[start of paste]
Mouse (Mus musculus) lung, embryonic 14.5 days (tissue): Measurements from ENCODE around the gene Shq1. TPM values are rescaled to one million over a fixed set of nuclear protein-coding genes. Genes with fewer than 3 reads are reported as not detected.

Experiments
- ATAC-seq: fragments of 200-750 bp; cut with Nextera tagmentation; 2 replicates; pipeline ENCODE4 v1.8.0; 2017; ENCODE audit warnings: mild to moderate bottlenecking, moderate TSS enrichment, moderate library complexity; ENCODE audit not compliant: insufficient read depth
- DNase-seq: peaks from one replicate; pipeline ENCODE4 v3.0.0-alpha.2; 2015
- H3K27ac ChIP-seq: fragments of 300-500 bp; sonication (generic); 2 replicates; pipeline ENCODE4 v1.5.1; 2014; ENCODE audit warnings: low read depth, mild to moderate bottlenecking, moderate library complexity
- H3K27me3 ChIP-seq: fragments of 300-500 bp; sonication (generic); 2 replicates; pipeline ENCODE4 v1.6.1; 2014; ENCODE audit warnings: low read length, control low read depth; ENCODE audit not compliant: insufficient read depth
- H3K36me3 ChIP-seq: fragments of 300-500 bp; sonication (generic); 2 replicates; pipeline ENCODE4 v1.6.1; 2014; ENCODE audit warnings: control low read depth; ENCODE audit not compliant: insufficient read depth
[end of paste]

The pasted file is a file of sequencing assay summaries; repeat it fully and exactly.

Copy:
Mouse (Mus musculus) lung, embryonic 14.5 days (tissue): Measurements from ENCODE around the gene Shq1. TPM values are rescaled to one million over a fixed set of nuclear protein-coding genes. Genes with fewer than 3 reads are reported as not detected.

Experiments
- ATAC-seq: fragments of 200-750 bp; cut with Nextera tagmentation; 2 replicates; pipeline ENCODE4 v1.8.0; 2017; ENCODE audit warnings: mild to moderate bottlenecking, moderate TSS enrichment, moderate library complexity; ENCODE audit not compliant: insufficient read depth
- DNase-seq: peaks from one replicate; pipeline ENCODE4 v3.0.0-alpha.2; 2015
- H3K27ac ChIP-seq: fragments of 300-500 bp; sonication (generic); 2 replicates; pipeline ENCODE4 v1.5.1; 2014; ENCODE audit warnings: low read depth, mild to moderate bottlenecking, moderate library complexity
- H3K27me3 ChIP-seq: fragments of 300-500 bp; sonication (generic); 2 replicates; pipeline ENCODE4 v1.6.1; 2014; ENCODE audit warnings: low read length, control low read depth; ENCODE audit not compliant: insufficient read depth
- H3K36me3 ChIP-seq: fragments of 300-500 bp; sonication (generic); 2 replicates; pipeline ENCODE4 v1.6.1; 2014; ENCODE audit warnings: control low read depth; ENCODE audit not compliant: insufficient read depth